Missing dementia care plans

Missing dementia care plans

Despite the fact that regularly reviewed care plans should be available for everyone living with dementia, new analysis from Age UK shows that over 1 in 3 people with dementia don’t have one.

These care plans are important because they are the gateway to follow-up support from the NHS and help ensure that other support a person may be receiving, such as social care, is properly joined up with NHS help for their dementia.

With the number of people living with dementia estimated to hit 1 million by 2020, Age UK is warning of an urgent and growing need to provide much better support for those who have been told they have the condition.

The charity analysed data from 7,185 GP practices in England and found that in total, 458,461 people had a recorded diagnosis of dementia in November 2017, but only 282,573 had a new care plan, or at least one care plan review, on record in the last year.

Yet NHS England’s guidance says: “there is an urgent need to ensure every person who has dementia has an individual care plan” and goes on to specify that these reviews should take place once every 12 months as a minimum. The plans are supposed to set out the tailored support someone should receive and are meant to be reviewed regularly with a health professional as a person’s condition progresses and changes. Care plans are equally important for family members who are often providing significant amounts of care for their loved one.

Promising approaches

The charity also found that a quarter of practices have 50% or fewer people with a dementia diagnosis having received, or having had a review, of a care plan in the last 12 months.

In light of these figures Age UK launched its ‘Promising Approaches to Dementia’ report in February this year, which identifies a number of interventions that are evidenced, cost effective and scalable, and which could be replicated by NHS Trusts, care providers and primary care services.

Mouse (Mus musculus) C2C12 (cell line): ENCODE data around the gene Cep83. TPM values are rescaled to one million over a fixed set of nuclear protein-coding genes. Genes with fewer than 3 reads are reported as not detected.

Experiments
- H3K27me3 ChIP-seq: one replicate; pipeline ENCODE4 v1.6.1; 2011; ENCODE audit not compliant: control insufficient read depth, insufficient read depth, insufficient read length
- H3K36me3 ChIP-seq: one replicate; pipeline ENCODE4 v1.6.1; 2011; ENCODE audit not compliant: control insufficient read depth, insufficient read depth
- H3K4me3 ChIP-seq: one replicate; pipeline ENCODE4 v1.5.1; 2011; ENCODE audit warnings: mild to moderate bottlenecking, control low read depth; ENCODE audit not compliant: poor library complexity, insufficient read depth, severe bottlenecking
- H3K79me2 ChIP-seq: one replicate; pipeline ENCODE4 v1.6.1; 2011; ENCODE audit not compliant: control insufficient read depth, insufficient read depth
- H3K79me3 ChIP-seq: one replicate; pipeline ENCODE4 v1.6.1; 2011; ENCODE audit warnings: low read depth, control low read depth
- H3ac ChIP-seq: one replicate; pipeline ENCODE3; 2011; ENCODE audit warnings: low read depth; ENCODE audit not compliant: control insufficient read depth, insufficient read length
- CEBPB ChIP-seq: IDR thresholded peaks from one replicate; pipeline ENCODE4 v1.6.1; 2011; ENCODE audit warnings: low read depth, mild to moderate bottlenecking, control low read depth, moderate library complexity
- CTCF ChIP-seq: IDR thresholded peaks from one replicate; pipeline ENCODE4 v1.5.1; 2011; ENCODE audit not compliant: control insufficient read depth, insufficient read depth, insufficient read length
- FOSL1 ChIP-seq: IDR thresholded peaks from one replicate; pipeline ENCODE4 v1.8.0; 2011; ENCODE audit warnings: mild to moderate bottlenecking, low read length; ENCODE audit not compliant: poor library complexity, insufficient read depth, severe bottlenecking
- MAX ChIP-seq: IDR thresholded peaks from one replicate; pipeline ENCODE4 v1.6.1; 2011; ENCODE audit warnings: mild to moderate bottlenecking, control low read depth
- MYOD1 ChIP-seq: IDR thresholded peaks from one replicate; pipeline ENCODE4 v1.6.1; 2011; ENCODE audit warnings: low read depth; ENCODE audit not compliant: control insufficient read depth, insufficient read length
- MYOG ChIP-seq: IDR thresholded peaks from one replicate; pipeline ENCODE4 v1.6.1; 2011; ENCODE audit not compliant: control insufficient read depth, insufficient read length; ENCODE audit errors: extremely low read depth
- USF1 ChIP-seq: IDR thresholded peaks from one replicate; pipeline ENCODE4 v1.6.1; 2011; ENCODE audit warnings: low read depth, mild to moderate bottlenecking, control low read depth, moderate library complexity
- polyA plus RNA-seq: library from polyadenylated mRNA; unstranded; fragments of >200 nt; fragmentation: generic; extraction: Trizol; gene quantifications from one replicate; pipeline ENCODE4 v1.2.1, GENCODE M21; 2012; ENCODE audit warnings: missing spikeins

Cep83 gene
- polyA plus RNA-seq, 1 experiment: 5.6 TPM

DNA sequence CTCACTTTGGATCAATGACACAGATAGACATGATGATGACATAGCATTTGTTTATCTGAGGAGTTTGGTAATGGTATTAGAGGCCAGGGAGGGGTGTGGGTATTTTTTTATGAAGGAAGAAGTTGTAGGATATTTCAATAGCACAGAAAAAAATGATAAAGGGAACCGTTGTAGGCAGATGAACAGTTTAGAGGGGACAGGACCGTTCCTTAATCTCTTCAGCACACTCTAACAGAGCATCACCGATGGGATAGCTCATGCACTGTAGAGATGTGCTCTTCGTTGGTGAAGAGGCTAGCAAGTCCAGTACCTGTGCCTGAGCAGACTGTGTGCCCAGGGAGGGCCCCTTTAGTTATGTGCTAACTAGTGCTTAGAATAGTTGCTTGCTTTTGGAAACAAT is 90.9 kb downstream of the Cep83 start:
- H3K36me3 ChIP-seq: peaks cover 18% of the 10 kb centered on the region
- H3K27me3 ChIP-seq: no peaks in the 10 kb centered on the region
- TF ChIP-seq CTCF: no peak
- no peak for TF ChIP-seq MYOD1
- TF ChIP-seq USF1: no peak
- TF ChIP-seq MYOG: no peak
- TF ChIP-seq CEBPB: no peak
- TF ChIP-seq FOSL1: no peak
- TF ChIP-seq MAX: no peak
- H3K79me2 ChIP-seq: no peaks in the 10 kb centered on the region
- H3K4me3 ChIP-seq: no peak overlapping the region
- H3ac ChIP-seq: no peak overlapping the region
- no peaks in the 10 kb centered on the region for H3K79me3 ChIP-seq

The services highlighted in the report include projects which provide counselling for the newly diagnosed, encourage people to get involved in arts and crafts activities and help people to reminisce through dance. Some of the projects included are listed below:

  • Counselling for people with dementia run by Age UK Camden:
    The service offers support both to people who are experiencing memory issues and may be feeling anxious about seeking a diagnosis, and those who have been diagnosed with dementia.
  • Cogs clubs run by local Age UKs:
    These clubs offer people with mild to moderate dementia a five-hour weekly session of fun and stimulation – to ‘oil the cogs’ of their brain and body.
  • Living Together with Dementia run by Tavistock Relationships:
    The programme aims to improve the quality of life and mental health of couples living with dementia through couple-focused psychosocial interventions.
  • Circles of Support pilot programmes run in the South of England:
    These programmes aim to help the person with dementia to think through how they want their life to be and to plan for life now and in the future, using person-centred approaches.
  • BUDS run by Better Understanding for Dementia in Sandwell:
    The befriending service offers people with dementia living in the Sandwell area the opportunity to receive a weekly visit from a volunteer for a couple of hours.
  • Shake Your Tail Feather:
    Shake Your Tail Feather events involve a team of five specialist dancers and acrobats going into care homes using very little language, and with a rich musical score. The aim is to nurture non-verbal expression, especially for people with later stage dementia, for whom words are often tricky.

Other groups include Sporting Memories, Dance Well, Dementia Adventure, the Secret Garden and the Butterfly Scheme.

A good life

Kate Joplin, Policy and Strategy Consultant and author of the report, said:
‘We built this guide on the back of what people with dementia and their carers told us a ‘good life’ meant to them, and what they felt helped them to live well. And then we went out and found examples of organisations trying to support people in those aspects of life. What we’ve produced is a practical resource for individuals, organisations and communities who want a better deal for people with dementia – it sets out what people with dementia want, what’s been tried elsewhere, what evidence there is that it works.’

To find out more and to see a copy of AGE UK’s ‘Promising Approaches to Dementia’ report, please go to: www.ageuk.org.uk/wellbeingresearch or contact AGE UK on 0800 055 6112